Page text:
Executive Board Director vs. Non-Executive Director
When considering whether to name an executive director or director to your board, just remember they’re both responsible for the same liabilities and legal duties. As fiduciaries, both positions are required by law to place the best interests of the company or organization ahead of their own interests.
An executive director usually works as an employee, providing management of day-to-day business activities. They’re tasked with keeping the rest of the board accurately informed about management and operations.
A non-executive director has no responsibility for the daily management or operations of the organization, and provides a more independent and objective opinion. They’re more likely to challenge, question, and monitor the CEO and the senior management team.
Dr. Randall S. Peterson, Professor of Organizational Behavior at London Business School, makes a compelling case that boards largely succeed or fail based on the effectiveness of their board chairperson. His tips for what makes a great board chair can also apply to any board director, such as:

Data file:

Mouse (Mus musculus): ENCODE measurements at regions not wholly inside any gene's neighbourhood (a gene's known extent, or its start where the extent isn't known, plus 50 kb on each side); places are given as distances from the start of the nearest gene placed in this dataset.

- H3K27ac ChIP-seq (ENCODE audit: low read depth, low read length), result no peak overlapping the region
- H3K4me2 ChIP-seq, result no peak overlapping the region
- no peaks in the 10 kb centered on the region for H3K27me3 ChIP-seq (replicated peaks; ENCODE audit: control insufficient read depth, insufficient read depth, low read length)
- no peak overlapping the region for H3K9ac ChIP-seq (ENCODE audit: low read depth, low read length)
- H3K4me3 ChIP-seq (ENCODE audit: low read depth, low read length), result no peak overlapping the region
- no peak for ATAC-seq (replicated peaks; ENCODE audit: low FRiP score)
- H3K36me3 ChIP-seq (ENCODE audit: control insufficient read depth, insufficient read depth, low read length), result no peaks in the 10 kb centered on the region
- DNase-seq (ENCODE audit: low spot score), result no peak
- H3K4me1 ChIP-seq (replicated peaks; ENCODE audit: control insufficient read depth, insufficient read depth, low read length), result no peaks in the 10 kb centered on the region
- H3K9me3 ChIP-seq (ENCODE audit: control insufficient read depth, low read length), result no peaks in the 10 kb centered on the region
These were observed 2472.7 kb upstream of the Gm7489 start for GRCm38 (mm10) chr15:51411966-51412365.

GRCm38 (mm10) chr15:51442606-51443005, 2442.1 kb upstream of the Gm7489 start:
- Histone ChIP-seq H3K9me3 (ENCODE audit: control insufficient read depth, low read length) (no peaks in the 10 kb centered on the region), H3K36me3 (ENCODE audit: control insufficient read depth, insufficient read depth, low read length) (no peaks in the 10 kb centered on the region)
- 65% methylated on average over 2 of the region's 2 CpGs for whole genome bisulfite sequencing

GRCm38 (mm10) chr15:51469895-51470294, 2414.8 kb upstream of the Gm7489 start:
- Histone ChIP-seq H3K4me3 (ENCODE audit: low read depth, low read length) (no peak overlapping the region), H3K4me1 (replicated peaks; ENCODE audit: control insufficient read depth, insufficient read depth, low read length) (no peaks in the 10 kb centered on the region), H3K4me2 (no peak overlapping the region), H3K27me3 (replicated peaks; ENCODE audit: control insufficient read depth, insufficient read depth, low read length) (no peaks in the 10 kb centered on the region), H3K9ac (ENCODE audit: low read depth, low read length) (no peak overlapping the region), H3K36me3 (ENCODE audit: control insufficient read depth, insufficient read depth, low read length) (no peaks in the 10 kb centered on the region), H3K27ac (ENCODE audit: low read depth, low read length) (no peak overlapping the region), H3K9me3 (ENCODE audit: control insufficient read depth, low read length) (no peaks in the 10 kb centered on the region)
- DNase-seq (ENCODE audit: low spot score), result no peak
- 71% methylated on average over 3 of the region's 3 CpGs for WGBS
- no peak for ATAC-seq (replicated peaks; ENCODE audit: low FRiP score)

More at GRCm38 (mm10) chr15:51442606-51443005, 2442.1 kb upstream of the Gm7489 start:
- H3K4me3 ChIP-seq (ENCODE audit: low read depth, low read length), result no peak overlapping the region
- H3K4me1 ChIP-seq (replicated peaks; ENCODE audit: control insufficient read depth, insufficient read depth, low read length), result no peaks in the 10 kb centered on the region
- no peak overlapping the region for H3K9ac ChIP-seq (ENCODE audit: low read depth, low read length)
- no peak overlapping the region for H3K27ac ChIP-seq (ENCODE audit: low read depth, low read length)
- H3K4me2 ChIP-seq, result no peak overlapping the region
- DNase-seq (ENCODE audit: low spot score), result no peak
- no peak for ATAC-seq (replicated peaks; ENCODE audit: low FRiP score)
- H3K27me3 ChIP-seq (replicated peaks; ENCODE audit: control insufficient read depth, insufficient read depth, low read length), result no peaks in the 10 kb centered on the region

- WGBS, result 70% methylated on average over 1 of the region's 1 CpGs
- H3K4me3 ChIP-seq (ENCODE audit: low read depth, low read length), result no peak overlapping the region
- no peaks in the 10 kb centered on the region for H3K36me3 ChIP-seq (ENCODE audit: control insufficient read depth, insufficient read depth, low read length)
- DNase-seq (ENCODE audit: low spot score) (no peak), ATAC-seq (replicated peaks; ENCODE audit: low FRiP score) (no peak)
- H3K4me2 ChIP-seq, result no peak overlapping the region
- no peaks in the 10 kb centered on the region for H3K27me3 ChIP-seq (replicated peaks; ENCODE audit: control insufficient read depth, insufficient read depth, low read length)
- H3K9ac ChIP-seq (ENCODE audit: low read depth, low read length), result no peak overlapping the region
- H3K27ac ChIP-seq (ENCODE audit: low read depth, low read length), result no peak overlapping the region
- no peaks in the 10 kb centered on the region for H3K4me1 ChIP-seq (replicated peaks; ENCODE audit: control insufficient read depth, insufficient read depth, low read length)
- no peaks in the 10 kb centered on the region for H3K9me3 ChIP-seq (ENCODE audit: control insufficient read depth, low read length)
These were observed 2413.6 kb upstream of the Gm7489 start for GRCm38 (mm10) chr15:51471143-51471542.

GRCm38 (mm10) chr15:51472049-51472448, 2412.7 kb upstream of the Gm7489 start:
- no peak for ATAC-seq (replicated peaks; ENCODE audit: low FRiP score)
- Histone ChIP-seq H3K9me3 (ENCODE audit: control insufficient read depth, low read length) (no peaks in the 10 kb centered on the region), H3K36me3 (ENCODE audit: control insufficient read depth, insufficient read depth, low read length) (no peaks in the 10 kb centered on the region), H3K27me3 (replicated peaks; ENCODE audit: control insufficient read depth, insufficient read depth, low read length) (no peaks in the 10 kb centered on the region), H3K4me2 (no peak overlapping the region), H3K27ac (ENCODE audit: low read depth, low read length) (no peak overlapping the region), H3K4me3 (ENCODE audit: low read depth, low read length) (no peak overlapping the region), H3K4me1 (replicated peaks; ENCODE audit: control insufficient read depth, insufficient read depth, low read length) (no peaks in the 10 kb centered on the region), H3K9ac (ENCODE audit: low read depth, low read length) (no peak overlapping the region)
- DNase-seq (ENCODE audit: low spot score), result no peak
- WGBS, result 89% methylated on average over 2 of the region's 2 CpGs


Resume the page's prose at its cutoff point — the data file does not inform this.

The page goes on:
- Foster a culture that’s truly inclusive, where people feel like they belong
- Create an atmosphere where multiple voices are heard and opinions are valued
- Develop leadership skills, such as emotional intelligence, patience, and diplomacy
- Model the values you wish to encourage in the team
- Become digitally aware to modernize the board-meeting process
- Establish trust through managed conflict and effective decision-making
- Listen more than you speak, and remain open-minded to new ideas
How to Get on a Board of Directors
As board membership becomes more accessible to a broader range of candidates, now is the time for business leaders from nontraditional backgrounds and underrepresented groups to join corporate or nonprofit boards and work together to create impactful changes.